Much ado about reopening worship centres

The recent outcry by various people about the reopening of worship centers in Nigeria is very appalling and uncalled for. It is a pure reflection of selfishness, insensitivity and lack of sound reasoning and judgment of situations.

Sometimes, such baseless outcry calls for a critical evaluation of our value system and if there is likelihood that we may be losing touch with humanity.

Some folks, especially many of the religious leaders are angrily clamouring for the reopening of worship centers. They even argued that if people can be allowed to go to the markets, then worship centers should be no different. On the one hand, the social precautions that we all take when going to the markets would totally be flouted in our religious centers; on the other hand, it will be very difficult for religious centers that have small buildings with large worshipers to observe social distance.

Some people are clamouring for the reopening because they believe their worship centers are large enough to observe social distance rules. These people are selfish. Some are clamouring for the reopening because they believe that the government is deliberately silencing the churches or mosques. For this set of people, such reasoning is highly beclouded. Such stance only worsens the present predicament. Worship centers should still remain closed until the whole world is able to contain the pandemic.

How serious are we even taking the fact that school children are still at home and the end to the sit-at-home situation seems not to be in sight as more cases are being reported daily all around the country? We have a dysfunctional education sector whereby virtual pedagogy is possible for only few private schools across the nation. What should be the lot of public school children and others who are unable to afford the cost of online platforms?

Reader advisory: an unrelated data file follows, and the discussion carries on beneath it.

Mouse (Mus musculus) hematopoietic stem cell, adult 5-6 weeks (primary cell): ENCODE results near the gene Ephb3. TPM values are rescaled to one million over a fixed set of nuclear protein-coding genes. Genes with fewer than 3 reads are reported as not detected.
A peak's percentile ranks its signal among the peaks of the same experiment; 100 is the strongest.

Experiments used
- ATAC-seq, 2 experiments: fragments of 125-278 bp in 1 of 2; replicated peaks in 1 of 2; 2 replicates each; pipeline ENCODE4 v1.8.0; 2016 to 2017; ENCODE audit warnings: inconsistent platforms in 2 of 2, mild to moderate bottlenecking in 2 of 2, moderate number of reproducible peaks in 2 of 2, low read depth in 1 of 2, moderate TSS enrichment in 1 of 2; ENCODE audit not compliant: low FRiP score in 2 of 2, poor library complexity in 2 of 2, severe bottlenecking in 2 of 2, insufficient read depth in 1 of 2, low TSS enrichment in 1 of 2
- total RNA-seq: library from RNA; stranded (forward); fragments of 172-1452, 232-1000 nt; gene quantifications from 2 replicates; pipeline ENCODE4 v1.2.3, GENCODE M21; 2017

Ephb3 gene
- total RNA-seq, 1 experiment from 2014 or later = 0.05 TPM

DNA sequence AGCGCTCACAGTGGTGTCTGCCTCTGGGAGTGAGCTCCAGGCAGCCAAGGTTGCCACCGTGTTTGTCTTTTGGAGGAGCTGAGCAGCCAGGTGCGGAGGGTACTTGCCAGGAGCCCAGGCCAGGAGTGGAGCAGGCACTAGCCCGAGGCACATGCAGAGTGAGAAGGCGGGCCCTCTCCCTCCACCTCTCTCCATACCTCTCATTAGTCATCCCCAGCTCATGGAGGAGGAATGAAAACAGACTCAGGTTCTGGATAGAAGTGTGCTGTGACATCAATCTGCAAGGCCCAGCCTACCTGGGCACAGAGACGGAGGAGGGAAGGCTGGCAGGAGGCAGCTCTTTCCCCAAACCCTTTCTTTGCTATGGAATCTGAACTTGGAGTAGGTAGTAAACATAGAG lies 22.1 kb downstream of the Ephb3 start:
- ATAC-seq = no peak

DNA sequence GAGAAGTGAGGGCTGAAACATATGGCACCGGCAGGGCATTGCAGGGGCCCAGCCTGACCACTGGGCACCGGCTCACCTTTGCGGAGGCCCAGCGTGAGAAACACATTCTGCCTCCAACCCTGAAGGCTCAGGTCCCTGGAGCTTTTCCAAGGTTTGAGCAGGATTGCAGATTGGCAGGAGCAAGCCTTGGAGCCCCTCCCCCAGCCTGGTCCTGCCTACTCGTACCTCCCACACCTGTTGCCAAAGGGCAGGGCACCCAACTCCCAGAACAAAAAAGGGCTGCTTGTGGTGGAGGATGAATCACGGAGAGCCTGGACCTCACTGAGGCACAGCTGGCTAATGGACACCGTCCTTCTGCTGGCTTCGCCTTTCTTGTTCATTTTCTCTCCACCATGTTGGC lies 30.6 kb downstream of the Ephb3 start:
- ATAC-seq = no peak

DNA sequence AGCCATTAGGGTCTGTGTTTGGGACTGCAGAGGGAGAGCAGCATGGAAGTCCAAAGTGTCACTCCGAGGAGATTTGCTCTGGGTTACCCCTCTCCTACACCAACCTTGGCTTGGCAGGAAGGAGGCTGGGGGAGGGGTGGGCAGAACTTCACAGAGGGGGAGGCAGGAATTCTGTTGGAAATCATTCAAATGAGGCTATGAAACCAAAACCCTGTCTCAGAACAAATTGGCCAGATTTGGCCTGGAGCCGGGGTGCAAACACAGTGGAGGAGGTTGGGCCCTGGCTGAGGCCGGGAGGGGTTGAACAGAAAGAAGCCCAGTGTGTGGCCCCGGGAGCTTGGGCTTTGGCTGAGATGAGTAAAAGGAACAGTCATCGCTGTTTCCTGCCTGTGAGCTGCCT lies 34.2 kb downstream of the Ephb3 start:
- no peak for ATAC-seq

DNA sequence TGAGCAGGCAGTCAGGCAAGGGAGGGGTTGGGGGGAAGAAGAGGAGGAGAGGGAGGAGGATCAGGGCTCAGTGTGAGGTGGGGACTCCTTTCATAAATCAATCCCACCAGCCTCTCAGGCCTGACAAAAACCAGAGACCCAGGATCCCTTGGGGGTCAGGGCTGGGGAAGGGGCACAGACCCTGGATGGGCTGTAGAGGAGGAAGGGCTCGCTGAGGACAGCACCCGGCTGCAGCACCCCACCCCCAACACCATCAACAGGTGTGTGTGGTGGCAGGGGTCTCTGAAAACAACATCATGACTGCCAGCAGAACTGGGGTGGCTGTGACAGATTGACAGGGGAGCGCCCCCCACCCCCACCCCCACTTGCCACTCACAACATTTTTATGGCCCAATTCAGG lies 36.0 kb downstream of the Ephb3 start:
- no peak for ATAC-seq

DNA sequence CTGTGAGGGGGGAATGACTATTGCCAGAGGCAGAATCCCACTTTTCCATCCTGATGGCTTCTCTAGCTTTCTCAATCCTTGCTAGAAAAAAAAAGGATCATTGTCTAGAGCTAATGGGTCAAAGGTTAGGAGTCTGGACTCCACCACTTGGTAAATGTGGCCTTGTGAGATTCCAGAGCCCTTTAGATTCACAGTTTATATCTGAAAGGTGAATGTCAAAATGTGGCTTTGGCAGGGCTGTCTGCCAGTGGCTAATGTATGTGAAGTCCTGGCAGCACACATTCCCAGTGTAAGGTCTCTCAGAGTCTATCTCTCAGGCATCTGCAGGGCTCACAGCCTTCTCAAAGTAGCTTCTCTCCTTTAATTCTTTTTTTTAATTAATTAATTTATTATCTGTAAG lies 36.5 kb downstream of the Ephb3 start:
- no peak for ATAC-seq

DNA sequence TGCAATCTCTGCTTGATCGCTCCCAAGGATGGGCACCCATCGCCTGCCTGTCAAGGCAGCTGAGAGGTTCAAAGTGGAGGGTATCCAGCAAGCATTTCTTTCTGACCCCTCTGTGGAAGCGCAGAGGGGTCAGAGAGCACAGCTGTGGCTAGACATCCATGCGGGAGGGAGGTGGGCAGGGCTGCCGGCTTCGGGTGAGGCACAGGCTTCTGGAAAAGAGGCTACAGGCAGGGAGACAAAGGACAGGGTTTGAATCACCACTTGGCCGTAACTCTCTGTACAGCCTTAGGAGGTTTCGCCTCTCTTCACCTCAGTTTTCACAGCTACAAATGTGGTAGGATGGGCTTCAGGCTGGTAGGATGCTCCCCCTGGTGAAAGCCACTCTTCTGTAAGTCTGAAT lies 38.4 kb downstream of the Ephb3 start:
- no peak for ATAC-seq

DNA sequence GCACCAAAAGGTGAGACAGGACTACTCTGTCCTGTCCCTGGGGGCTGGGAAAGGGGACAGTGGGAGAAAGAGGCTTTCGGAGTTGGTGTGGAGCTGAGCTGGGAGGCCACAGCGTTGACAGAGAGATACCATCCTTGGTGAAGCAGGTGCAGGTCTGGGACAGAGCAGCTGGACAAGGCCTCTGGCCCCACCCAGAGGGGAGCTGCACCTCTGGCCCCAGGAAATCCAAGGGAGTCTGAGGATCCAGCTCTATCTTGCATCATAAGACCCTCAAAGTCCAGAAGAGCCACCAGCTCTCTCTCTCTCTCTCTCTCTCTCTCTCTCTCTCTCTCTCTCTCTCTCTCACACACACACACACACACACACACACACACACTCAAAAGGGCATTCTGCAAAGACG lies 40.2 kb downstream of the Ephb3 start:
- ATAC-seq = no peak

How much do we appreciate our health workers who are at the forefront of the pandemic? Doctors, nurses, hospital auxiliary workers, cleaners, security agencies, essential commodity sellers and many others are also included. Some of them have lost their lives after contracting the virus during the discharge of their duties. Some others have tested positive simply because they wanted to save those affected. Sadly the personal protective equipments (PPEs) are not enough. They daily take extreme risks while we stay safe at home.

This is a passionate appeal to the common man, the ordinary Nigerian to be wary of some dubious religious leaders who are much more passionate about a filling their pockets and not so much about the welfare of their followers. If the government through careful consideration finds out that it is safe to open up worship centers, it will no doubt do so. This is the time to believe in the teachings about the omnipresence of God and the resort to seek divine intervention until the coast is clear.

Akintunde Ishola,



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